|Originally posted by Renegade |
Apart from "The First Man", as I mentioned above, I've never really been able to find myself emotionally involved in novels. I can remember getting the "lump in [my] throat and burning eyes" during movies, although I can't remember any specifically atm. ET gave me nightmares for about 3 months when I saw it when I was about 5 though - does that count?
Let's see...hmmm...of the top of my head...books that got to me would include "Pet Cemetary" by Stephen King, Anne Rice's "Memnoch the Devil", and Margaret Weiss and Tracy Hickman's "Drangonlance Chronicles". Some movies would be "The Idiots", "Moulin Rouge", and "The Fly II". Oh yeah, and the last episode of "Family Ties" got to me as well for some reason.
|Originally posted by Renegade |
I know exactly what you mean. I've never felt any sorrow about anyone close to me that I've lost (although, apart from my grandparents, I've been lucky enough not to be in this situation too often) but seeing the misery of others - without wanting to sound sound like a bleeding-heart liberal - really does get to me against my better judgement sometimes.
In all seriousness, though, I do understand the feeling you must have felt, but it's a feeling I've trained myself - if, indeed, one can ever train one's own emotions - to avoid over the past couple of years. I read in what must have been Nietzsche's "Anti-Christ" (can't remember precisely and can't be bothered looking it up ) about pity being the most vile of human emotions, and I couldn't help but agree with him. If you encounter someone who is clearly encountering certain hardships, you can feel pretty certain that the last thing they want to feel is "pitied". To feel pity is, afterall, to condescend to someone and to feel condescended to, on top of all the other hardships they are facing, must feel pretty damn shitty. That is why, even when I encounter someone facing fairly evident hardships - like someone begging for change on the streets, for instance (pretty common in Melbourne, btw ) - I try to greet them with a smile rather than an sympathetic frown. Afterall, people feeling sorry for themselves would much rather sense of hope, I would think, than pity, regardless of how sincerely the sense of pity is intended.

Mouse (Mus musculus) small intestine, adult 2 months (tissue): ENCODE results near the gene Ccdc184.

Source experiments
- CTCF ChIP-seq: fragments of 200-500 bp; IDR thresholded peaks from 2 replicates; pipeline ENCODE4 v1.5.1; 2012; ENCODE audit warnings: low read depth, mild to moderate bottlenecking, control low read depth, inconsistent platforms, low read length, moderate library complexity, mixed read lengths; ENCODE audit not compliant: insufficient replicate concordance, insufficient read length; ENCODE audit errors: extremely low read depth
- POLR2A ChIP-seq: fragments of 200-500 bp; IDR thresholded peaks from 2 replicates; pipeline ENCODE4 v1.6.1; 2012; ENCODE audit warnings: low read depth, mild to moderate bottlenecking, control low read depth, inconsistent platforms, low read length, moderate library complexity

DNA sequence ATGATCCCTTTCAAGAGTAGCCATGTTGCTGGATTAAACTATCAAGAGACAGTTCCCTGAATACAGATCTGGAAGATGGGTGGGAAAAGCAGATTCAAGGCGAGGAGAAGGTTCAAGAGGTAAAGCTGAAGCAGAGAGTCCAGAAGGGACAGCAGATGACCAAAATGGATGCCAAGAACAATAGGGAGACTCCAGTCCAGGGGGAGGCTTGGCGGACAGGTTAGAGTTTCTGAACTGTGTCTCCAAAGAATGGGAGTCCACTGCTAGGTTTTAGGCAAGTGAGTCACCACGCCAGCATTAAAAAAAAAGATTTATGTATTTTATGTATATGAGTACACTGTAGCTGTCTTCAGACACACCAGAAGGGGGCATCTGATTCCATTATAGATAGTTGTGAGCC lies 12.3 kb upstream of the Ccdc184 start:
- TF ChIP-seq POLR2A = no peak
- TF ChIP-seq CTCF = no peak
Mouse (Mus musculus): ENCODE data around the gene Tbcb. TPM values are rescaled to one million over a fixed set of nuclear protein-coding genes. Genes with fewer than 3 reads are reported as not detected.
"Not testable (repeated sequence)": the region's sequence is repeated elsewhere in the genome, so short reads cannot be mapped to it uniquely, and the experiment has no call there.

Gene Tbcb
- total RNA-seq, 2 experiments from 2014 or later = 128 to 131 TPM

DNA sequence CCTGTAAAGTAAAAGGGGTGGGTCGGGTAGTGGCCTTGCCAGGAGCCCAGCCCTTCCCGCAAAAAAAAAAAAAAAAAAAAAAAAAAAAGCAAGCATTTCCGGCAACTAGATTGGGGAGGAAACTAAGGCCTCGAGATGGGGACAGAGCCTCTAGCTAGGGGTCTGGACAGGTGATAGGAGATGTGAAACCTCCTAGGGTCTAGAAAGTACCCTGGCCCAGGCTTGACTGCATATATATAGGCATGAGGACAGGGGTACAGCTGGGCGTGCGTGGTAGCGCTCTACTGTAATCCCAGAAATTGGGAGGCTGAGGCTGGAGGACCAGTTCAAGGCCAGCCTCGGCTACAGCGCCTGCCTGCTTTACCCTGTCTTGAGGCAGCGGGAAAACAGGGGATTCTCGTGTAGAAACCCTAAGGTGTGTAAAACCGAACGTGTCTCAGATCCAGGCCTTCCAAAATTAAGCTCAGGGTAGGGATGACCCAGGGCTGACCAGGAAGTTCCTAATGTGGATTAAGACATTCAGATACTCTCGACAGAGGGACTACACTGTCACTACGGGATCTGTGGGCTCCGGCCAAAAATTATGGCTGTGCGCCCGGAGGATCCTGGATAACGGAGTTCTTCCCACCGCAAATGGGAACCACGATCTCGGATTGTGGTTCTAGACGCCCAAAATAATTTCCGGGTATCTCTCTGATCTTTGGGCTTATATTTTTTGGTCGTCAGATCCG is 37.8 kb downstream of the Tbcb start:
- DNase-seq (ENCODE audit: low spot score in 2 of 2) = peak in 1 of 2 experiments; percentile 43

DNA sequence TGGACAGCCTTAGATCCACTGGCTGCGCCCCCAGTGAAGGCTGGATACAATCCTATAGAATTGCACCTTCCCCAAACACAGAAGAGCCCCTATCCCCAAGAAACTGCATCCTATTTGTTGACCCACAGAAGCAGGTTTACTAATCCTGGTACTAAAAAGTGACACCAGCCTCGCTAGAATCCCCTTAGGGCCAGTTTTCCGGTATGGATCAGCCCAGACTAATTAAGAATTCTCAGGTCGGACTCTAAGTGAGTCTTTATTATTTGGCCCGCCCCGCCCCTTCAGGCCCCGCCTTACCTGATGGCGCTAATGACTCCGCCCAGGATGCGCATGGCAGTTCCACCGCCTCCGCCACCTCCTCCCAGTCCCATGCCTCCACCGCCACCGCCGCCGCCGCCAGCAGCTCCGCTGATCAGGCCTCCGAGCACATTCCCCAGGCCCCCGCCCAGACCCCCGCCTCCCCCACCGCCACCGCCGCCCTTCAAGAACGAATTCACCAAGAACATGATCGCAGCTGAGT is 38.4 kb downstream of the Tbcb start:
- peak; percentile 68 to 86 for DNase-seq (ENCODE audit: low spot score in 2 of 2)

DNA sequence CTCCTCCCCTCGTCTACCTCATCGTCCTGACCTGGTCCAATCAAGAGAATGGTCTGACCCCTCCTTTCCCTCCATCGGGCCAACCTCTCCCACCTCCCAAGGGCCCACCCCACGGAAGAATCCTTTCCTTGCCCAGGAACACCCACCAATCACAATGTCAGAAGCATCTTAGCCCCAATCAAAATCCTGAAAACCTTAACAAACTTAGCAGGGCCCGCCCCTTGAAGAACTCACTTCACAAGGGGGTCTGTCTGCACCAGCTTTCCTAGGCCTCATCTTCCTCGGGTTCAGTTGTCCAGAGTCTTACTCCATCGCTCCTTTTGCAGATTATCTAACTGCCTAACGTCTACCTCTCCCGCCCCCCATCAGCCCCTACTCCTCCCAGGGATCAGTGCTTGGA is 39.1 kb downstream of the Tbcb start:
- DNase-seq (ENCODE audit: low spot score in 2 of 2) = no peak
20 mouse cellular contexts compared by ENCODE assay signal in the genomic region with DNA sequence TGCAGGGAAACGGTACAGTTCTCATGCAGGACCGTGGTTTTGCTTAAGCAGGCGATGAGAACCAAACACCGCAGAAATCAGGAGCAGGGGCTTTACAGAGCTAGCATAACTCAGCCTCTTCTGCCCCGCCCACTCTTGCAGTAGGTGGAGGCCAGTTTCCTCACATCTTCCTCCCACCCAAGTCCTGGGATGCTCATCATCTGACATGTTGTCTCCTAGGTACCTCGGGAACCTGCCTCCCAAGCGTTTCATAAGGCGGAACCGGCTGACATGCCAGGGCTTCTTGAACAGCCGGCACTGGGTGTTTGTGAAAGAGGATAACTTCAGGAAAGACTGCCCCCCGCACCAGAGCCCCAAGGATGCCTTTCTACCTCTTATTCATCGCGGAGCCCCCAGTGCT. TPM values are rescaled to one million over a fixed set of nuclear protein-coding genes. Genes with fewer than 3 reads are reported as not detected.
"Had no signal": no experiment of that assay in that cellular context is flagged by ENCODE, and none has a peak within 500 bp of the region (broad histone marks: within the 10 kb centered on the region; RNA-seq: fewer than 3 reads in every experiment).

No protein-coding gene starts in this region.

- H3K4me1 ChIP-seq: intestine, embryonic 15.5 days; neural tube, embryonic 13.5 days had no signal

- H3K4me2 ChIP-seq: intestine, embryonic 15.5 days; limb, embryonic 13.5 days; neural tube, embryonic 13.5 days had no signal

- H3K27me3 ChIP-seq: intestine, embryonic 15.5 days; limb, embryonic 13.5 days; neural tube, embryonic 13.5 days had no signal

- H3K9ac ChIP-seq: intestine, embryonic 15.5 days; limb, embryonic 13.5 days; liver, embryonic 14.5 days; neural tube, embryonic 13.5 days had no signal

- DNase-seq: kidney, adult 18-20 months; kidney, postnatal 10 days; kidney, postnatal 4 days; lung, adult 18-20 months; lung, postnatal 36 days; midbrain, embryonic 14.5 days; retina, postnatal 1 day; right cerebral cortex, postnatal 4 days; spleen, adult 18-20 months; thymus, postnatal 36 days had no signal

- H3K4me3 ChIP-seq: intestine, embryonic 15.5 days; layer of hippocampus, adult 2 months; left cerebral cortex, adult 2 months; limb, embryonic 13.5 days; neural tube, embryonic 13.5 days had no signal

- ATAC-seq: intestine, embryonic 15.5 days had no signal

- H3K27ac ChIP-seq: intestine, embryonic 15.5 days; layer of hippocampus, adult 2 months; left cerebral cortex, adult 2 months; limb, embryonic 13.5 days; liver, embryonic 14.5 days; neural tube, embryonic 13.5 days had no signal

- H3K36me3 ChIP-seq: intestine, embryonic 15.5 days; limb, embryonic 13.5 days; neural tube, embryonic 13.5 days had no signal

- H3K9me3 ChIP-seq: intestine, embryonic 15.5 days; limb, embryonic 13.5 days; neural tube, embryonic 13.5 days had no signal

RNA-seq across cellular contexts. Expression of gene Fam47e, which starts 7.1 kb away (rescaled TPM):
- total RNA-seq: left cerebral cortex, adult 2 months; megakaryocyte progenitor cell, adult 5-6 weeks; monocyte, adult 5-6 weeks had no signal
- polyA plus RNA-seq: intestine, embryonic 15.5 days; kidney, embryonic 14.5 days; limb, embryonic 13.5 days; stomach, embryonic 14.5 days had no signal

Well, I'm pretty far from being a "bleeding-heart liberal" (using the US derogatory sense of liberal here), and believe me I never openly show pity to anyone, even if I cannot help feeling it in some cases. Actually, if I could somehow be relieved of feeling awful by showing pity - no matter if the recipients would be worse off by my show of pity - I would do it. However, showing pity is an indulgence to the feeling and it only grows stronger in me if I do so. So no admirable motives here, just pure hedonism.
Oh, and about the beggars: I usually avoid eye contact or signal to them to go away. Mostly because I'm always in a hurry and can't spend time on some random individual, but also because I never give them any money, and in my experience participating in a conversation inevitably leads to a "so are you going to give me some money"-confrontation, sometimes followed by a "why didn't you say so immediately, you fuck"-resolution.